Regional Reviews: Los Angeles
Lawyer Amir (Hari Dhillon) has gone to great lengths to erase from his life every aspect of his Muslim upbringing. He has rejected Islam and changed his last name to an Indian one, and he hopes to soon be made a partner at the firm. All of this changes when he does a favor for his liberal artist wife Emily (Emily Swallow) and his Muslim nephew Abe (Behzad Dabu) by checking the legality of an imam's incarceration. All of a sudden he is seen as a possible jihadist, and, at a dinner party with art critic Isaac (J. Anthony Crane) and Isaac's wife Jory (Karen Pittman), the complexities of his life come roaring into the foreground.
Dhillon excels at making Amir sympathetic, even as Amir says progressively more politically incorrect things, and makes the tragedy viscerally felt. Swallow is excellent as the well-meaning Emily, who isn't so pure that she won't use her husband to forward her art career. Crane is very funny as the bombastic Isaac, and he's got a great foil in Pittman, who happily pierces each of Isaac's pretensions as Jory. Dabu is good as Abe, but his character would benefit from more inclusion in the story.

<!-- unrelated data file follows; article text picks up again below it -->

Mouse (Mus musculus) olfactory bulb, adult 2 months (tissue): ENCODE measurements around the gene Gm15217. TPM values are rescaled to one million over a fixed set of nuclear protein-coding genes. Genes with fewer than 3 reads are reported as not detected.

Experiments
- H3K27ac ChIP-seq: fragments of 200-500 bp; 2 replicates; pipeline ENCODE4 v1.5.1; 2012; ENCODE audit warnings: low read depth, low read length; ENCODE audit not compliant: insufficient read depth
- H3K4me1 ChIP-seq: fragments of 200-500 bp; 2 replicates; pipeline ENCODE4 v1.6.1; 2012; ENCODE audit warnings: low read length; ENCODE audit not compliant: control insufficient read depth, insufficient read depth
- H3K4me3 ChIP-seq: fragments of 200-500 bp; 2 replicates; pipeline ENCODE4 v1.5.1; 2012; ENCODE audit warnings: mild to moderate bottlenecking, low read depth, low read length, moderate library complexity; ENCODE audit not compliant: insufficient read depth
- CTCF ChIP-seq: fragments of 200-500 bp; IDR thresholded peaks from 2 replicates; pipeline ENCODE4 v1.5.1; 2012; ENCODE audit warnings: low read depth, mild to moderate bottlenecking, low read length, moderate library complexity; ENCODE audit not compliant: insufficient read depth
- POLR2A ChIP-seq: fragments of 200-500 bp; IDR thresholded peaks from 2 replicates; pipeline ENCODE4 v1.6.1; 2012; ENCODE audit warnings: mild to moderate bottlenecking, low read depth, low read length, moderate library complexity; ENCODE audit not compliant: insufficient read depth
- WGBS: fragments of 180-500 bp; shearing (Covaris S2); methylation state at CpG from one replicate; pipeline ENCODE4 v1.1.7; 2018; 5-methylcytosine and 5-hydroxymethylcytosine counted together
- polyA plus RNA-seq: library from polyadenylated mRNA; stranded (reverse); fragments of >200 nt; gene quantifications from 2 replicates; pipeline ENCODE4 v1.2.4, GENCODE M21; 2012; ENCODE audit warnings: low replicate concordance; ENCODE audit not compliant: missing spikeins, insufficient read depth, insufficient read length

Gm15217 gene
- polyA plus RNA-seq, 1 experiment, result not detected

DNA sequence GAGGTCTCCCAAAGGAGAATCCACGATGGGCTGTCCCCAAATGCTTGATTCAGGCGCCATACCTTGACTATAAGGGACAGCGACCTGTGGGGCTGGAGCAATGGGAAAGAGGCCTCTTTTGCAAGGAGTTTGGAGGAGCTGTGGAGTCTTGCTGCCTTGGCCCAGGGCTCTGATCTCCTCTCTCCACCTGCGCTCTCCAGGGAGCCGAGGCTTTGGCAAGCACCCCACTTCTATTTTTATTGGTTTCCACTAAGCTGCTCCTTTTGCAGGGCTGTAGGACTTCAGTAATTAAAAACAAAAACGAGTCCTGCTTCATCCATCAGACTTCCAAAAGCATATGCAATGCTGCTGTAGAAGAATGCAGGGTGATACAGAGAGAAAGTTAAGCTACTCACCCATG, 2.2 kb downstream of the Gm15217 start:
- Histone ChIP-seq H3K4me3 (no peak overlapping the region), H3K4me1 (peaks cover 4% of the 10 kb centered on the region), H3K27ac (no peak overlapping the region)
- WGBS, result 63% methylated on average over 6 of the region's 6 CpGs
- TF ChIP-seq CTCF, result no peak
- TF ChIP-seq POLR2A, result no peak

Senior keeps the tension at a slowly rising boil, allowing her cast the time to fully develop the characters, which adds to the power of the show's conclusion. John Lee Beatty's handsome apartment set specifies the social stratum the characters inhabit effectively.
Akhtar examines the conflict between self and "tribal" identity in a way that's rarely been discussed in modern theatre, which is refreshing. He also plays fair with the audience: when something genuinely shocking occurs towards the play's end, he has set it up in the play's beginning.
This is an audacious and memorable show, and the Taper's production captures all the fireworks with deft precision. A must-see.
Disgraced, through July 17, 2016, at The Mark Taper Forum, at the Music Center, 135 N. Grand Avenue. Tickets and info are available at www.CenterTheatreGroup.org.
Center Theatre Group presents Disgraced by Ayad Akhtar. Directed by Kimberly Senior. Lighting Designer, Christine A. Binder; Scenic Designer, John Lee Beatty; Costume Designer, Jennifer von Mayrhauser; Sound Designer, Jill BD Du Boff; Production Stage Manager, David S. Franklin.